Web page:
2) frequent rest stops (approx every 60 to 90 minutes) to get out of the car to stretch your legs and back. These stops need not be long; under 5 minutes is sufficient. They help keep you more alert, too.
3) periodically change your seating position. Do this *** before *** the pain starts to set in. You body doesn't like to be held in one position for long periods of time.

I've followed these rules in all of my cars and over many many road trips. Most recently was a trip in my 2011 OB Limited from Toronto to the Florida Keys and back. Roughly, three, 9-10 hour days each way. No seat-comfort issues at all.

Enjoy your trip!
 

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2013 OB 2.5 CVT
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128 Posts
Frequent rest stops??!! No way. Have to keep my average speed above 65 on long trips cause I'm a guy. My wife points this out every time I drive long distance with her. But, I think she still loves me. :)
 

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'11 outback 2.5i premium '12 impreza sport limited
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ive seen some people have the seats in their outback modified by custom shops, not too expensive, but maybe just try throwing in some extra padding on long trips? maybe try loading up on triple cheeseburgers and deep dish pizza, perhaps more natural padding may help.
 

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2011 Forester XT touring
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You are getting old. I do stretches before long drives because I have a blown disc in my back. It makes a huge difference. I also take aspirin before and during because the last time I did a "long" drive I wound up with a blood clot in my leg.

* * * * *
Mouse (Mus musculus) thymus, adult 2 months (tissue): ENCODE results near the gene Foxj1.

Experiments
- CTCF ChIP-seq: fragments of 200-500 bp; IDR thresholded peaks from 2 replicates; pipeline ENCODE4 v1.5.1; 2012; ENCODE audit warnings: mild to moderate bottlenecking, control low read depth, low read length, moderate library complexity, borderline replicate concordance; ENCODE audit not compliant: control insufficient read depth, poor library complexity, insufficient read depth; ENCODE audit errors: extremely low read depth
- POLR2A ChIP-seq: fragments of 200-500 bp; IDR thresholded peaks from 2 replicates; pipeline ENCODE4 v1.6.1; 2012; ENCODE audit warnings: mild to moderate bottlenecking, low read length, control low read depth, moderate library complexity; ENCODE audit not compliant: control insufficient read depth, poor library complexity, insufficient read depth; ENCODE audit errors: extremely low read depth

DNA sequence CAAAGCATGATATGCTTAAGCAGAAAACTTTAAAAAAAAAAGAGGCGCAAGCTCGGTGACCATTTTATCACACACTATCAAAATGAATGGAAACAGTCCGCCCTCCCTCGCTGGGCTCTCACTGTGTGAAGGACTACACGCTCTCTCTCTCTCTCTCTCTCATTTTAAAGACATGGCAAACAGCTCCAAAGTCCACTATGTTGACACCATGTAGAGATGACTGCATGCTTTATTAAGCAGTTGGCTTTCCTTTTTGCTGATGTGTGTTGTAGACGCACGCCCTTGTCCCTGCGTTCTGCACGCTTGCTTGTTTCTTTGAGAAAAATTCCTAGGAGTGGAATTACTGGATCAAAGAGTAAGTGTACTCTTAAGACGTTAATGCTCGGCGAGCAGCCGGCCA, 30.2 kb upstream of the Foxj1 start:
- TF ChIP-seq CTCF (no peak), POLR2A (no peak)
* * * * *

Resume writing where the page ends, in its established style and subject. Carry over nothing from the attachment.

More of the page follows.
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2011 Outback Limited; 2009 Forester Limited
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Frequent rest stops??!! No way. Have to keep my average speed above 65 on long trips cause I'm a guy. My wife points this out every time I drive long distance with her. But, I think she still loves me. :)
But do you actually achieve that 65+ mph average speed?

On that trip to Florida that I mentioned I averaged a little over 63 mph. That's not too far off your target 65 mph! And that's with the frequent rest stops!

The OP was dreading a long trip due to seat discomfort. I offered tips to help him deal with it. If you find the seats comfy for longer periods than I suggested, then go for it.
 

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2011 Outback 2.5i Premium, CVT, Steel Silver, all-weather package. Upgrades: Tweeter kit, BlueConnect, media hub, remote start, Curt 2" receiver hitch.
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I never want my knees up, so I push seat back in almost every car I've ever driven.
How is this working for you? I used to do the same, but now find it more comfortable when sitting a little more forward. I was also taught this in a racing school -- better control of the pedals and steering wheel if you are a bit closer. For reference, I am 6'3".
 

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2010 OB 3.6R limited
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The only issue I've had with mine, was with support to the back of my legs. .
Yes, the OB seat is very short... even shorter than Honda civic... I had the same problem with the seat initially too.... but that was because I set up my seat like I am driving a sedan car....I have since re setup the seat position as it it is a bench style seat (ie like Minivan, Pick up truck position)More upright vs couch like....it was so much comfy now....